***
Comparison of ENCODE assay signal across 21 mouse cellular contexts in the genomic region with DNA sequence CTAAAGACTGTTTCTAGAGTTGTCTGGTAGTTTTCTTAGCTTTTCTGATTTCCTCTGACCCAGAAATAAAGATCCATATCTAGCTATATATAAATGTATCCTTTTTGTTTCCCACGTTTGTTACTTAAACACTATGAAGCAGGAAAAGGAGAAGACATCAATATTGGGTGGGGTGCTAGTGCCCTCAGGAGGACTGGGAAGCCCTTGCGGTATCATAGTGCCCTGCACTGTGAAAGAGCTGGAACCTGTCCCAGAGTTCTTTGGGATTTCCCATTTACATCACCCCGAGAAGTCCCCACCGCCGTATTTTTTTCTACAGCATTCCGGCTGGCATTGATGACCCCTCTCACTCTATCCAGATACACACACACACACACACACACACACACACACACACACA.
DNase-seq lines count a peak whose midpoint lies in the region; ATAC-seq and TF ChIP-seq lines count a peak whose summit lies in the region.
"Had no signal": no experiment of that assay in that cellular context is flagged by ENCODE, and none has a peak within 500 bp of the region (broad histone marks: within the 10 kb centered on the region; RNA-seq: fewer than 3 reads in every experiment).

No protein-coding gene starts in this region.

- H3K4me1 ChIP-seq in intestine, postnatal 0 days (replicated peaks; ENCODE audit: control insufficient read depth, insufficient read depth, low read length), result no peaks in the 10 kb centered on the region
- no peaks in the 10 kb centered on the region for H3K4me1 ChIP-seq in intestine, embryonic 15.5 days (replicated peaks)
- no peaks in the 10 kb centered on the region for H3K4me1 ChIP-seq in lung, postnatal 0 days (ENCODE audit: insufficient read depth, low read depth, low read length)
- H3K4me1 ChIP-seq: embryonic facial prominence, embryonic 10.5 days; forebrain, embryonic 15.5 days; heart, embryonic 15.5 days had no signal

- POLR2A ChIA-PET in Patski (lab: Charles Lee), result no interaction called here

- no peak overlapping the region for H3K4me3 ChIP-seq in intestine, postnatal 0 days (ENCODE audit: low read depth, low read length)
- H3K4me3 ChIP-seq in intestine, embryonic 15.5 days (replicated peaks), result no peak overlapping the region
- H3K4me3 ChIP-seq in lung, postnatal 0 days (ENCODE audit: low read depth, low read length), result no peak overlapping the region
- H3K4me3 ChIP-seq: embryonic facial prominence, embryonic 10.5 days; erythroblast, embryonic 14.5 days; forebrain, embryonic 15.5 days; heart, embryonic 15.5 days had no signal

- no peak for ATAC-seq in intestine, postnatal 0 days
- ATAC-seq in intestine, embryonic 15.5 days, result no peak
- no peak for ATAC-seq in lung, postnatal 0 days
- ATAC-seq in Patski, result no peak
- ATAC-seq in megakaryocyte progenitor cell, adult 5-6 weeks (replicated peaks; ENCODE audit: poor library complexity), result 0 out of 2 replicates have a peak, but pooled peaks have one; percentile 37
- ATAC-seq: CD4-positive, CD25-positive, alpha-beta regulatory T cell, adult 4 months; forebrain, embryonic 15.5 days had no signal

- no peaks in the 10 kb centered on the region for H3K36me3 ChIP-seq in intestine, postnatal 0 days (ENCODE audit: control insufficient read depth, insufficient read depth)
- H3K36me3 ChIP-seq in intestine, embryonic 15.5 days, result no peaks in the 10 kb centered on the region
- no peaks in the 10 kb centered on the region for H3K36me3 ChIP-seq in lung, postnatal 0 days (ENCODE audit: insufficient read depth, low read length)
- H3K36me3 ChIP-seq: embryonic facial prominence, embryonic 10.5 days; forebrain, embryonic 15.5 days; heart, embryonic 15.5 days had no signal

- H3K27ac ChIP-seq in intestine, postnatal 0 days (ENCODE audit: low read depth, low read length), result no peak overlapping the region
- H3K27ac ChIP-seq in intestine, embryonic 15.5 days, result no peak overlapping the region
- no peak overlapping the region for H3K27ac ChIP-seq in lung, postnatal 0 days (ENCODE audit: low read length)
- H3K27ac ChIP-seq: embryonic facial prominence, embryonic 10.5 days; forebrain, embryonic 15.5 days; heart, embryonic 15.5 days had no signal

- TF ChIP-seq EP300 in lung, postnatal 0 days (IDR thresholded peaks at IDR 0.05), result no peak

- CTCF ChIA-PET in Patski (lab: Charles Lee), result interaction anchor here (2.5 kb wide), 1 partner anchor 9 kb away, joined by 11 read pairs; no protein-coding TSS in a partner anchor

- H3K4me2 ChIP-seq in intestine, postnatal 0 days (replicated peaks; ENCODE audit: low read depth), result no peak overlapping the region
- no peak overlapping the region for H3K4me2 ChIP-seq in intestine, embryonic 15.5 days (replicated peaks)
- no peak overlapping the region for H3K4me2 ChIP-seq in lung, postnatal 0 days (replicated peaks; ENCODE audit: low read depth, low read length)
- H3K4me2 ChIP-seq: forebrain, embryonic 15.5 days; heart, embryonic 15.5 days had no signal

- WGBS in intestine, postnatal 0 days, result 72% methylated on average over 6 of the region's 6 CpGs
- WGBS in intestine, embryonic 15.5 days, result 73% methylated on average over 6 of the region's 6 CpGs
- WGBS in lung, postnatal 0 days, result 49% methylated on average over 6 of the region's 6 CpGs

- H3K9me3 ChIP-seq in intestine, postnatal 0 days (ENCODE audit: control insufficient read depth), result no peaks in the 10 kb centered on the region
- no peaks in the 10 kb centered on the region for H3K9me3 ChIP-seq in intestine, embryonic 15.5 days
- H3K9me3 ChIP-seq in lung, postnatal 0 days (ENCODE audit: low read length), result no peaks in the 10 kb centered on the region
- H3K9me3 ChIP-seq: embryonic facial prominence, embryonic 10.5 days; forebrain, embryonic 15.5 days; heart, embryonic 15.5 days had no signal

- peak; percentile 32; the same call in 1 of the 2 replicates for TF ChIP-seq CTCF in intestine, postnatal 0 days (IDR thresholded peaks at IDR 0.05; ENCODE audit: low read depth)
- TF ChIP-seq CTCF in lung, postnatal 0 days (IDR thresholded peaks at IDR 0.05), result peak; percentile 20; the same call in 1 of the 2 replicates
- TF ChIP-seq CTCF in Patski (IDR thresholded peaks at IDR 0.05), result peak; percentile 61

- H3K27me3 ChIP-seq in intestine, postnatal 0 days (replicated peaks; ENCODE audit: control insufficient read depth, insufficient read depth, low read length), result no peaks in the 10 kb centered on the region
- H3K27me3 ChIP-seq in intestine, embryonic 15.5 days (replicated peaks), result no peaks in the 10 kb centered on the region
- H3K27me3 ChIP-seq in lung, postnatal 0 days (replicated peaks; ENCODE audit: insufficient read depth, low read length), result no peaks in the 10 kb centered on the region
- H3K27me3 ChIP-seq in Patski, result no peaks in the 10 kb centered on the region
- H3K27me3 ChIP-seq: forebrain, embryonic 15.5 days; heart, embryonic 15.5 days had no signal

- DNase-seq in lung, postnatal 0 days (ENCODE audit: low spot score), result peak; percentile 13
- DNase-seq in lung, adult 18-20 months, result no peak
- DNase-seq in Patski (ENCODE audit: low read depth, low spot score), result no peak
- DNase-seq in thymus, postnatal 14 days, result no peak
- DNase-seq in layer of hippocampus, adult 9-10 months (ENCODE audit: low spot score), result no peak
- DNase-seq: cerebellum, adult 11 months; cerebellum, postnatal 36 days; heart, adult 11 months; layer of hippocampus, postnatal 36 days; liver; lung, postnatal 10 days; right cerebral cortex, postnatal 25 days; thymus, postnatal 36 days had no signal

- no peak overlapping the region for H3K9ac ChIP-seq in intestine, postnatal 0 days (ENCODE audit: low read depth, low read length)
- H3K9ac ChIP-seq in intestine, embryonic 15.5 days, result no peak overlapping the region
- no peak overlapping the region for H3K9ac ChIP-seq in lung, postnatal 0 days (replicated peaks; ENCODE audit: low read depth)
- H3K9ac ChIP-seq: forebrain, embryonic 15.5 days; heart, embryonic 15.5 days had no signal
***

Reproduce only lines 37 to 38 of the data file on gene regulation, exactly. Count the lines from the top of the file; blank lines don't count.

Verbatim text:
- H3K9me3 ChIP-seq in intestine, postnatal 0 days (ENCODE audit: control insufficient read depth), result no peaks in the 10 kb centered on the region
- no peaks in the 10 kb centered on the region for H3K9me3 ChIP-seq in intestine, embryonic 15.5 days